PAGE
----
Direct recruitment of PU lecturers planned
BEd degree made mandatory for candidates
The State government has decided to fill the vacant 1,765 lecturer posts in the government pre-university colleges through direct recruitment. For the first time, along with a post-graduation degree, possession of BEd degree has also been made mandatory for candidates, who aspire for the post.
The government has withdrawn the responsibility of recruitment of lecturers from Karnataka Public Service Commission, and entrusted it to the central admission centre of the directorate of public instructions.
A draft rule regarding the new recruitment process was notified on Friday.
The government has given 15 days time for filing objections, if any, to the draft rules published in the gazette. After the issuance of final notification, the recruitment process will begin in October, according to official sources.
The director of the PU directorate heads the special committee formed to conduct the recruitment. The central recruitment committee will function under the supervision of the special committee. The selection will be done by conducting a written test.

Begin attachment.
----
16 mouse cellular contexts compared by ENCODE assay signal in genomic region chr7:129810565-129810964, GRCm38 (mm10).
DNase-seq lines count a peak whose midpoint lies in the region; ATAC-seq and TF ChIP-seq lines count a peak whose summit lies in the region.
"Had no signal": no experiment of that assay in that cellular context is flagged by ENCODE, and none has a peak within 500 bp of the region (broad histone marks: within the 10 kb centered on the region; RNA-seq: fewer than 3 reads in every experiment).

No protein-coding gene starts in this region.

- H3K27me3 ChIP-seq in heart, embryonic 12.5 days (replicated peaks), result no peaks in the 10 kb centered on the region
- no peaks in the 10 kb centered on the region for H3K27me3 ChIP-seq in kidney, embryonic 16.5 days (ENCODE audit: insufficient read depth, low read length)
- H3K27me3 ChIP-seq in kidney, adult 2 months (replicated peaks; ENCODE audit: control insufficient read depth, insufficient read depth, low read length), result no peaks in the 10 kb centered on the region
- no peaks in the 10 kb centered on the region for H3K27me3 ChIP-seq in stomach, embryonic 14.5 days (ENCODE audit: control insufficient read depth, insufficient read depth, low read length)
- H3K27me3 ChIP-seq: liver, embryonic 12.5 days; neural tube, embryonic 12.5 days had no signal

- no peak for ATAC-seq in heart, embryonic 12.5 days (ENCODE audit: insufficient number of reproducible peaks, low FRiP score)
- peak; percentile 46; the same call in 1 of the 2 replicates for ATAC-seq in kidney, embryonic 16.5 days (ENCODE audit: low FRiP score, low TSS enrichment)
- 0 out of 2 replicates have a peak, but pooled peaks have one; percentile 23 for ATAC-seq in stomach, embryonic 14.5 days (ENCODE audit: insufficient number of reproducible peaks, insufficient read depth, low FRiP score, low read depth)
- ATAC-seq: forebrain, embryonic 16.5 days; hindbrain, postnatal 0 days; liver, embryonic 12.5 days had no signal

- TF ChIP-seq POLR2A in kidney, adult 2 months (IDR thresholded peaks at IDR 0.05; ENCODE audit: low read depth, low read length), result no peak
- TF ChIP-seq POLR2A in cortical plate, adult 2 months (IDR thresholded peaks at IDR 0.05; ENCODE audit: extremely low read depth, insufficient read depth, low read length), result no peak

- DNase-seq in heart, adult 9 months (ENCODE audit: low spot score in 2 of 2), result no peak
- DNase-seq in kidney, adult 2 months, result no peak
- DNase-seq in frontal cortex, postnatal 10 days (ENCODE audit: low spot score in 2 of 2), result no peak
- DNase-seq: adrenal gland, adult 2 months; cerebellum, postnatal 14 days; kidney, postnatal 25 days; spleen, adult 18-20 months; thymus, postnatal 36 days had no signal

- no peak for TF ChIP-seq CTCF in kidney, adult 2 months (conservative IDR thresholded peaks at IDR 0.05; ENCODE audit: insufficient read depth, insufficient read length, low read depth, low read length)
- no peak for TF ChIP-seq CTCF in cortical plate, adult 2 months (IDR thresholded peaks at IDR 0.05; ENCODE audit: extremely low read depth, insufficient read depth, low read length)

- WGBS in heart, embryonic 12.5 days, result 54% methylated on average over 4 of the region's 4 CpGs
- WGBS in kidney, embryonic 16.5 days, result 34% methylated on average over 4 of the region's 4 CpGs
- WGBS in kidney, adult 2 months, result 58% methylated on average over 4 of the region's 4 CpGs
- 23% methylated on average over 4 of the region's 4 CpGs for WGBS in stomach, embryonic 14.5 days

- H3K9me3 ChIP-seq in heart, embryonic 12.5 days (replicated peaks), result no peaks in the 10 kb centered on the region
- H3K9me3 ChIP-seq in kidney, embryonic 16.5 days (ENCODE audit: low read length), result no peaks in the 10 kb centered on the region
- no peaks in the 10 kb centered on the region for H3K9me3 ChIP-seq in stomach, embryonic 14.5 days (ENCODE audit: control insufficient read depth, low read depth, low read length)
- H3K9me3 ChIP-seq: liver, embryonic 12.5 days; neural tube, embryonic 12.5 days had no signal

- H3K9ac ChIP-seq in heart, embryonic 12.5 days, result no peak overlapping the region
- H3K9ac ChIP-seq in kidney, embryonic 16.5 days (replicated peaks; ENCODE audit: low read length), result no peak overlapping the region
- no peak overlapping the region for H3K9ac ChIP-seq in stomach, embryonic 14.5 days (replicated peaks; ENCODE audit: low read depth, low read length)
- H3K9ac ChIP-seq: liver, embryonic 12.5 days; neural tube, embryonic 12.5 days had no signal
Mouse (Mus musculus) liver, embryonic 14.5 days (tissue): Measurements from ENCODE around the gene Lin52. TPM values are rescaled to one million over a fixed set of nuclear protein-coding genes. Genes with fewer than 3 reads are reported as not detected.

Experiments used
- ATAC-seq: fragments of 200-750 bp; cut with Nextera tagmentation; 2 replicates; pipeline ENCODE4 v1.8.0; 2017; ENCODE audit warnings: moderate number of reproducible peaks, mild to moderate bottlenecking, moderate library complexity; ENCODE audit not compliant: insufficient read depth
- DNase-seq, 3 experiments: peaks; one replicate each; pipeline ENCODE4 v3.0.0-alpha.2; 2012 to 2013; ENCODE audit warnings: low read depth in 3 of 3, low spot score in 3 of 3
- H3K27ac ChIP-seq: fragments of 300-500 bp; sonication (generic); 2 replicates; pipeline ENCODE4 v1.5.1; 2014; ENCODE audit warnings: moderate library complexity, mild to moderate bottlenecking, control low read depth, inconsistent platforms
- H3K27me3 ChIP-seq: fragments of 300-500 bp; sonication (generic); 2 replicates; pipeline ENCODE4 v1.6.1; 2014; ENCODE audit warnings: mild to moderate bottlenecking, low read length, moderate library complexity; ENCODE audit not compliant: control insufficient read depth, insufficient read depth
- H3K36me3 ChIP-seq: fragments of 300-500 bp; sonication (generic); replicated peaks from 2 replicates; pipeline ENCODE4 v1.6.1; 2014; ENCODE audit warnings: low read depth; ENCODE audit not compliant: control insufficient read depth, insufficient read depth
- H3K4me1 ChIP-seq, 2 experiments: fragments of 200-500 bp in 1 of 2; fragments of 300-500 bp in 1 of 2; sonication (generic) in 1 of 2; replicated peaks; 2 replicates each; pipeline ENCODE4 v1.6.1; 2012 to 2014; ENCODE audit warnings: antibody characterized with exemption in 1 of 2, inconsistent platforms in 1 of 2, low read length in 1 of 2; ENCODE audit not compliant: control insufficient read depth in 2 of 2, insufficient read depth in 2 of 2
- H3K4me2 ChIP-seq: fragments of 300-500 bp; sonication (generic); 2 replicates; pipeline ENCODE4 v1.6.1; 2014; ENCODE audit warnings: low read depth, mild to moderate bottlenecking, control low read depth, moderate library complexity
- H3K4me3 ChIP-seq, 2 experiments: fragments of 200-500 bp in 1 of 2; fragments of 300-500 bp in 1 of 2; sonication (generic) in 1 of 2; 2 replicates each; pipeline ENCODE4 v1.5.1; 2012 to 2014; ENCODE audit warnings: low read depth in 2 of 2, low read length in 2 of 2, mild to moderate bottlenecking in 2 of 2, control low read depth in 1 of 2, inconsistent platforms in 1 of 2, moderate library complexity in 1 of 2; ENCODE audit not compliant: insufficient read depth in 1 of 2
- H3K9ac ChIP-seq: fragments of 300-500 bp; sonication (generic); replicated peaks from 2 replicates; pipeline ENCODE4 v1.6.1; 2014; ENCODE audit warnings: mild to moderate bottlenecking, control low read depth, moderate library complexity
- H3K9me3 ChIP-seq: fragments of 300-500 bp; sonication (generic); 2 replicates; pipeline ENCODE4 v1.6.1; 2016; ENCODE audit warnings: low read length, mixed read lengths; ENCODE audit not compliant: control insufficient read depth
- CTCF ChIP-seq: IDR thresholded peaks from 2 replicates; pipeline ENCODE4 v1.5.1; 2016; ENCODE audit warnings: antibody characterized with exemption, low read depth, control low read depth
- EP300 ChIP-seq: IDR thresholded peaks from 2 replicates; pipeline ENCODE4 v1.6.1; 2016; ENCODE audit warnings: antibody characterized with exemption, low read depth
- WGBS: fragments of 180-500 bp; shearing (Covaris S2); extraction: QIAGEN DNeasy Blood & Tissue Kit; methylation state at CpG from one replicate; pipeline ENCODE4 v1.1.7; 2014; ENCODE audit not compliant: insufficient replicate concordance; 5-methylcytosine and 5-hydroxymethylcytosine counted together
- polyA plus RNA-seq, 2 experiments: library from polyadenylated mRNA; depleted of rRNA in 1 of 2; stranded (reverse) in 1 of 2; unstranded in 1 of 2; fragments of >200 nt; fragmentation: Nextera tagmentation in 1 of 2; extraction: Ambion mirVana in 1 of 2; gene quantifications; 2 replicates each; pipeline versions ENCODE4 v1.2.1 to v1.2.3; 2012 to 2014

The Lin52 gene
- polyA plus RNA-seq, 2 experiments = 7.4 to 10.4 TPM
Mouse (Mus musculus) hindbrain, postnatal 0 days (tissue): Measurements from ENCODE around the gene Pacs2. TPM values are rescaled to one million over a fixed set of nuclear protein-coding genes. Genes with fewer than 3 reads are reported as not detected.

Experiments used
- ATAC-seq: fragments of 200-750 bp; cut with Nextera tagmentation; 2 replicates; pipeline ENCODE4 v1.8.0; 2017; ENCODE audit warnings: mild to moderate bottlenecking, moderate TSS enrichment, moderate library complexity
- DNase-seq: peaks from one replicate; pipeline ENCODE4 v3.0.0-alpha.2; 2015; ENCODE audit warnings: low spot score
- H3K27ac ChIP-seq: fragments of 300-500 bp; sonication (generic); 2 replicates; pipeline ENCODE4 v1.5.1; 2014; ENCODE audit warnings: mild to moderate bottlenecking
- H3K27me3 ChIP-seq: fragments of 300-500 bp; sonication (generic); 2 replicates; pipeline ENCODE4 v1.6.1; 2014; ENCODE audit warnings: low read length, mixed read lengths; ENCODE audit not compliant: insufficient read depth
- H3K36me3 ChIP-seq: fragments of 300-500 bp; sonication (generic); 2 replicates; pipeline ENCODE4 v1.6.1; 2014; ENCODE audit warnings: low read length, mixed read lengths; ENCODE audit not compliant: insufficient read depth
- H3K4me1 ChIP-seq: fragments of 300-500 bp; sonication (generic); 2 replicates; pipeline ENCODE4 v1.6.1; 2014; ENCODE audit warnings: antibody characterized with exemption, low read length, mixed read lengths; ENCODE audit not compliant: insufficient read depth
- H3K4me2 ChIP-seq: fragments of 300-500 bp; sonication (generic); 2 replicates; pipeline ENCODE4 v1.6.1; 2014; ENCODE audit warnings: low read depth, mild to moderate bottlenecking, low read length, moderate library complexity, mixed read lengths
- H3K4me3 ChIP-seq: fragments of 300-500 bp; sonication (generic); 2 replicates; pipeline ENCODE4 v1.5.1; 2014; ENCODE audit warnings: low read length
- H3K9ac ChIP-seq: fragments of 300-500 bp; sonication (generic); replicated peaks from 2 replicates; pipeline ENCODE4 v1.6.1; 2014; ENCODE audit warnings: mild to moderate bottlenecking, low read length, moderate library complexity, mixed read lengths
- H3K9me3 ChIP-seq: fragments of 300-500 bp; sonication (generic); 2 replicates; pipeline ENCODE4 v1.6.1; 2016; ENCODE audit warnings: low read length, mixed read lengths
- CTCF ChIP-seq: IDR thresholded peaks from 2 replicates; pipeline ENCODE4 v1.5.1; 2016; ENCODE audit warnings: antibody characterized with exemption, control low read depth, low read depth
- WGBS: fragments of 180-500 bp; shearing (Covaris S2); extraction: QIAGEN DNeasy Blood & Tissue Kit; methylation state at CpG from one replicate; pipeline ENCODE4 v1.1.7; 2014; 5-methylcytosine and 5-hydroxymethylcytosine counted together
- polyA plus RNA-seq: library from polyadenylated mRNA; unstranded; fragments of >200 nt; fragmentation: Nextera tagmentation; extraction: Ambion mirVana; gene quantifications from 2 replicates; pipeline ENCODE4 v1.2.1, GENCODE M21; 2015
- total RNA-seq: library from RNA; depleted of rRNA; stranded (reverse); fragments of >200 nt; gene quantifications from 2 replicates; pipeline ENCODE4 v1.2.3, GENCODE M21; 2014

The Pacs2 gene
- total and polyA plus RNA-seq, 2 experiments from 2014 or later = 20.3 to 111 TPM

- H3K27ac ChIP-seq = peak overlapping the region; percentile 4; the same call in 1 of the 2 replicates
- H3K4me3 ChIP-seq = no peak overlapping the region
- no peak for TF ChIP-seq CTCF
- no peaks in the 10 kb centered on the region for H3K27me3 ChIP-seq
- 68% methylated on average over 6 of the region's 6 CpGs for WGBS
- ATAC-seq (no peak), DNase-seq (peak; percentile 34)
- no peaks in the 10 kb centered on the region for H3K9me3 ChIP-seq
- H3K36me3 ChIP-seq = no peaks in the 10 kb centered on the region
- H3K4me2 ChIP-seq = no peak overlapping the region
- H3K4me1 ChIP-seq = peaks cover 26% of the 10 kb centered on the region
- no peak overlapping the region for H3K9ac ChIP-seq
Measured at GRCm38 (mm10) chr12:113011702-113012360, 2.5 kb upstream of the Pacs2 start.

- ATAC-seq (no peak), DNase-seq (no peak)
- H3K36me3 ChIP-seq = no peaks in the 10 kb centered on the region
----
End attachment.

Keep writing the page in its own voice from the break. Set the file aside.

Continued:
The proposed recruitment aims at filling 1,765 lecturers’ posts in 14 disciplines. Of the total posts, 1,009 posts are in science and commerce. Though post-graduation and BEd degrees have been made mandatory, the marks scored by them in those examinations will not be taken into consideration. The selection will be done based on the marks scored in the written test.
Candidates have to attend three papers, including Kannada, for which 150 marks will be earmarked.
The minimum qualifying score is 50 marks. But the marks scored in Kannada will not be considered to decide the merit. Multiple choice questions/answers will be given. The marks scored in the core subjects are considered for drawing the merit list.
However, the decision to make BEd degree compulsory has not gone down well with the aspirants. At least 15 to 20 per cent of them do not have BEd degrees. This rule will make many PG holders remain unemployed, they say.
Aspirants, T Nagaraj, M Jagadish and S Prakash pointed out that in 2008, when the State was under President’s rule, there were efforts to make BEd mandatory. But it was met with stiff opposition from elected representatives, they said.
MLC Y N Narayanaswamy said BEd degree is mandatory for high school teachers but extending the same rule to college lecturers is unscientific. The government must withdraw its decision, he said.
Former education minister Basavaraj Horatti said in case the government wants to improve quality of teaching, it should look for MPhil or PhD degree holders for lecturer posts. Even priority could be given to those who have passed NET and SLET.
“As per the Centre’s uniform education policy, BEd is mandatory. But there is no uniform policy. Kerala, Gujarat and Karnataka have different systems. According to the national policy, classes from 9 to 12 come under high school. But here, standard 8 to 10 are in high school. There is no need for BEd degree to become a PU college lecturer,” he said.